Andy White, a session musician who played drums on the first Beatles hit but spent his life on the edges of fame, has died, colleagues said Wednesday. He was 85.
The Glasgow native, who had lived for years in the United States where he taught Scottish-style pipes and drums, died this week in his adopted home of New Jersey, the New York Metro Pipe Band said on Facebook.
White performed on only one single of The Beatles — the American version of "Love Me Do" — but it was enough to make him a mythic "Fifth Beatles" in the lore of the Fab Four.
White in the early 1960s had been based in London but was familiar with the US scene, having crossed the Atlantic to back big names such as Chuck Berry and Bill Haley and the Comets.
As White recalled later, producer Ron Richards called him in 1962 and simply offered a three-hour session job for label EMI.
"That's all I knew about it. I had heard of The Beatles by then because my first wife Lynne was from Liverpool and had mentioned the name, but I didn't know much about them," he told Britain's Daily Record in a 2012 interview.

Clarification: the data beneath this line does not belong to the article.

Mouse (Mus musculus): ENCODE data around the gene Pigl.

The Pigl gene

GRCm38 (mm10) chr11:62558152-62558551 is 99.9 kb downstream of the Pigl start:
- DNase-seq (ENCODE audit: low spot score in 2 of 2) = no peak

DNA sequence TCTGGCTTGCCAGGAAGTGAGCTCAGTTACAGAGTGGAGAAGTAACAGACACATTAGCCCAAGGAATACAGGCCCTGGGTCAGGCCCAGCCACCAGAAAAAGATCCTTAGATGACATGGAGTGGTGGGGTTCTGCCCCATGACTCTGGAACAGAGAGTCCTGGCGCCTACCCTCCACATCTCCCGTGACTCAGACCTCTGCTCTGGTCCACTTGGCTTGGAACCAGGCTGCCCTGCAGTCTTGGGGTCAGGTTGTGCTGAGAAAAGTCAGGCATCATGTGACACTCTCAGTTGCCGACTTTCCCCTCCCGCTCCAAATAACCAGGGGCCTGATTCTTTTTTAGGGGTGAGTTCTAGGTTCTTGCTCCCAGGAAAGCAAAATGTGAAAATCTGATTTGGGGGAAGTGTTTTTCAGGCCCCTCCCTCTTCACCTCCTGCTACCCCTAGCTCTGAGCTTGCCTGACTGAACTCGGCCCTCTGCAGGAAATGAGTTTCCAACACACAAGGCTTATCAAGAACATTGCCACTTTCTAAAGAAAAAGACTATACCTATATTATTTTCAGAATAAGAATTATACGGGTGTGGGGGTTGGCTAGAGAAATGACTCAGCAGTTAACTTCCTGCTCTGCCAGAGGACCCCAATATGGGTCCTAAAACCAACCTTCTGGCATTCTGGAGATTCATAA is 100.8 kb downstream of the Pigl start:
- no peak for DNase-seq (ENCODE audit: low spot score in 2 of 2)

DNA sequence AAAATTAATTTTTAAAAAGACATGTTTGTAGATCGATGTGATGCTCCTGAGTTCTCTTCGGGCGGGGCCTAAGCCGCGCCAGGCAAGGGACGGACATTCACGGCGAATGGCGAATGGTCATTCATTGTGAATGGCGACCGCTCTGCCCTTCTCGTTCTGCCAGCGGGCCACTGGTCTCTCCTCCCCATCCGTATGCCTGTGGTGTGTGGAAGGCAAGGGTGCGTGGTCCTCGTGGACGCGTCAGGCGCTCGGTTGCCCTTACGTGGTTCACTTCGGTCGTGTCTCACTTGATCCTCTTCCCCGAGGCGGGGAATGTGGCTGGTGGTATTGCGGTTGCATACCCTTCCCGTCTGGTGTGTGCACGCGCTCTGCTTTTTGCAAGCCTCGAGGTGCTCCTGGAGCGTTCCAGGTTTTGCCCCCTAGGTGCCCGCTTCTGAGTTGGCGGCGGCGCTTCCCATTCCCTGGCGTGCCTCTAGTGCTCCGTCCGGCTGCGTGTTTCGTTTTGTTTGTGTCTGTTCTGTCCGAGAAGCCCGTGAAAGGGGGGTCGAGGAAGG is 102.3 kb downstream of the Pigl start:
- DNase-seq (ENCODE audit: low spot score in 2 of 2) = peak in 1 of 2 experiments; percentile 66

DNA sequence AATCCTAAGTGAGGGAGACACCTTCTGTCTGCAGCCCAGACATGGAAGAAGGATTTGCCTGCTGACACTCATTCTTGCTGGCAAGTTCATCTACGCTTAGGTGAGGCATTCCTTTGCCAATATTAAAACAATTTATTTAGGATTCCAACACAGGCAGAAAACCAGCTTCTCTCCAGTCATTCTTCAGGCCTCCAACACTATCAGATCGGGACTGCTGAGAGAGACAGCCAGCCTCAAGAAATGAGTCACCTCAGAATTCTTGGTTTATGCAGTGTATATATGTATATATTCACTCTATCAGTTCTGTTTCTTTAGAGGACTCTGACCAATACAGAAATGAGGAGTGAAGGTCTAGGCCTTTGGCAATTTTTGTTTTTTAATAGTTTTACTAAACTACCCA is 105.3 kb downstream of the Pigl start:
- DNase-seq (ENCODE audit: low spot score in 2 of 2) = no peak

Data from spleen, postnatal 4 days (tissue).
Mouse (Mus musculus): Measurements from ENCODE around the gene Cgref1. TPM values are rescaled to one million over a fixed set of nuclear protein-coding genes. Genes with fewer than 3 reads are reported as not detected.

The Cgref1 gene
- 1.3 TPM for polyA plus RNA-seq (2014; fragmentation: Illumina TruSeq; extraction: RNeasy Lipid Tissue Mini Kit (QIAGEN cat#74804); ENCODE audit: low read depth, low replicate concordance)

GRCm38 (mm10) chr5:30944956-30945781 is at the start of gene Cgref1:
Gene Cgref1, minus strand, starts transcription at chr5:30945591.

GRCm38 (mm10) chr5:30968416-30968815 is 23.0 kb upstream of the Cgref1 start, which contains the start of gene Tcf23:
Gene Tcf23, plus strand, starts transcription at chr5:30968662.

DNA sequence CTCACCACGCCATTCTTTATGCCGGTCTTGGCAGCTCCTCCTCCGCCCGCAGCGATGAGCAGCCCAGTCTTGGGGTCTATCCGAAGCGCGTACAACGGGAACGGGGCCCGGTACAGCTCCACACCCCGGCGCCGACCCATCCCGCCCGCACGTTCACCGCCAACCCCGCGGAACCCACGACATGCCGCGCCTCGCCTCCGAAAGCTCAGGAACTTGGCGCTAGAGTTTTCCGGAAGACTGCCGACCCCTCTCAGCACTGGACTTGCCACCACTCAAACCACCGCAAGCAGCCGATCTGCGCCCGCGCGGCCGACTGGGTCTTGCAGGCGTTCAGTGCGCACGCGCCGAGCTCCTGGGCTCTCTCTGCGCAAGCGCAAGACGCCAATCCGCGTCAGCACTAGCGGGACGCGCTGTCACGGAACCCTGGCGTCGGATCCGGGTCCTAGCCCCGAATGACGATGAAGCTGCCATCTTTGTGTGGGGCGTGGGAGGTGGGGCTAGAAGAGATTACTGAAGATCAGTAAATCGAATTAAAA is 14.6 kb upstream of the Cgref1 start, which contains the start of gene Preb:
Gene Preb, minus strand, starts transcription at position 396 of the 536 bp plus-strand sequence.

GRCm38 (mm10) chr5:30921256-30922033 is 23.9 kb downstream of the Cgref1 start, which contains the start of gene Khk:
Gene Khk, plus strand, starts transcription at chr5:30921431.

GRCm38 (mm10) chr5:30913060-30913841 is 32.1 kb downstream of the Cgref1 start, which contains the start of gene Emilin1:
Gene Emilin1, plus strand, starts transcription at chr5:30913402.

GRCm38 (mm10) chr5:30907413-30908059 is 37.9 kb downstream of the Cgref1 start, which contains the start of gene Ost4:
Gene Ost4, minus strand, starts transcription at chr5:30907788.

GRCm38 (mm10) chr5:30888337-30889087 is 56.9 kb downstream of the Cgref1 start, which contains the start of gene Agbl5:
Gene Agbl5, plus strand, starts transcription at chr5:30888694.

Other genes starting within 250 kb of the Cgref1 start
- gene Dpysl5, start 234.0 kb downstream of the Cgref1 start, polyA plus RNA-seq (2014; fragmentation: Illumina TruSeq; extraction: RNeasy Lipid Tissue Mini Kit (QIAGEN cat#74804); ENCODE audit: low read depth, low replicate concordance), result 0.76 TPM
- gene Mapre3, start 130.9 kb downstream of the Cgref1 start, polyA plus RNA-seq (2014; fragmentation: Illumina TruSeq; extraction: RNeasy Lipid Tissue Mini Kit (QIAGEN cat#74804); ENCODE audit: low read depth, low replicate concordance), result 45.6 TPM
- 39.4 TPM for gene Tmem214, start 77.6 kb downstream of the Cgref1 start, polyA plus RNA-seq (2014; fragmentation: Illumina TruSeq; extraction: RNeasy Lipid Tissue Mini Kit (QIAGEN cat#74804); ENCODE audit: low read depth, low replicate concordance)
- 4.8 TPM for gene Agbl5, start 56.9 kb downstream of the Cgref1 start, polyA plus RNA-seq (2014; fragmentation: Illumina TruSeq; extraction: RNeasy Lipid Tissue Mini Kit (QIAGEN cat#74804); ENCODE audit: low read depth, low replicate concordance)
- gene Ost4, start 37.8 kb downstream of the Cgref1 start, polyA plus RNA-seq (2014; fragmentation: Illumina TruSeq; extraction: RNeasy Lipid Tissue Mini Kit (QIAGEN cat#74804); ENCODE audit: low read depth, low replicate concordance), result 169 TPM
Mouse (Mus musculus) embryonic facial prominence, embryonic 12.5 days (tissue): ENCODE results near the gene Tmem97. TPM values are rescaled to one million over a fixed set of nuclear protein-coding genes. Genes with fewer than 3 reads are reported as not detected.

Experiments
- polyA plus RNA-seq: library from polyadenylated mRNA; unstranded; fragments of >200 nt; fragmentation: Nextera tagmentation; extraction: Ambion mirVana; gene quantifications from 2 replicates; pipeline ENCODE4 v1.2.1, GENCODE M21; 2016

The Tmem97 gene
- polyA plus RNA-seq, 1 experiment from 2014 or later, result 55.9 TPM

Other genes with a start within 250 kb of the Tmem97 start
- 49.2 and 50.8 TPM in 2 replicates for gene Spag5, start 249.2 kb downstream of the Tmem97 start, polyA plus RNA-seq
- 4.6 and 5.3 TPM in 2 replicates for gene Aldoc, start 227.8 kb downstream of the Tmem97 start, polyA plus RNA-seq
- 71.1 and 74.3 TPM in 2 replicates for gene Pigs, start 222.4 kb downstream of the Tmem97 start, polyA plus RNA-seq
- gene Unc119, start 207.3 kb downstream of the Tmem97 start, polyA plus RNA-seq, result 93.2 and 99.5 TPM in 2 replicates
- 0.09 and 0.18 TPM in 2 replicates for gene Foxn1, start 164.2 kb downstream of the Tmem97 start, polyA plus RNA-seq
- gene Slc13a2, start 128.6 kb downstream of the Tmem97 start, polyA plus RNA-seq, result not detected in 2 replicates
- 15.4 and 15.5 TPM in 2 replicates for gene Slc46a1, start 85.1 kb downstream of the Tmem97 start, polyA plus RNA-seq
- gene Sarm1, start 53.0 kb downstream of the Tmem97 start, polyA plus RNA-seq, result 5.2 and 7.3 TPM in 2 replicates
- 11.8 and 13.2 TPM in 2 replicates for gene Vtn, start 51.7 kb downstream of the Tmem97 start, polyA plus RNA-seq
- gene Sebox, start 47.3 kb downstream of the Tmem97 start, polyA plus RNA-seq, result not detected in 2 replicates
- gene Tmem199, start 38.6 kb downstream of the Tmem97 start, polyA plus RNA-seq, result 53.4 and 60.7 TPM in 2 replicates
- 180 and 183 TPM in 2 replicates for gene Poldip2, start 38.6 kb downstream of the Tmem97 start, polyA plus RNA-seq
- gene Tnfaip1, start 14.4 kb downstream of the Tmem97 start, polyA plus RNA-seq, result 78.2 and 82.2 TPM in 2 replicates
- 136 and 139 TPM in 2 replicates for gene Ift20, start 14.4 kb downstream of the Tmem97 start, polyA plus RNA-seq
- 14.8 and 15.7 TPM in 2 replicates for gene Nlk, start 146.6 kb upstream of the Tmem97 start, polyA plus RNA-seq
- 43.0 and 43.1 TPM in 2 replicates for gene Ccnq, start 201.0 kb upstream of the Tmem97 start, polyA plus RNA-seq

But White said he was impressed by The Beatles, calling them a rare British act at the time that was not just producing "a copy of music from the States."
"You could tell it was something different and very special. But I didn't know just how special it would become," he said.
White also played on the B-side to the single, "P.S. I Love You."
But Starr quickly assumed full-time drumming duties and performed on the British version of "Love Me Do."
Starr — who played tambourine on the US single to accompany White on the drum set — later recalled a feeling of dread when he saw the session musician, fearing he would be sacked like Best.
While White's career with the Beatles was short, he played drums as a session musician on a number of other artists' hits, including "It's Not Unusual" by Tom Jones in 1965.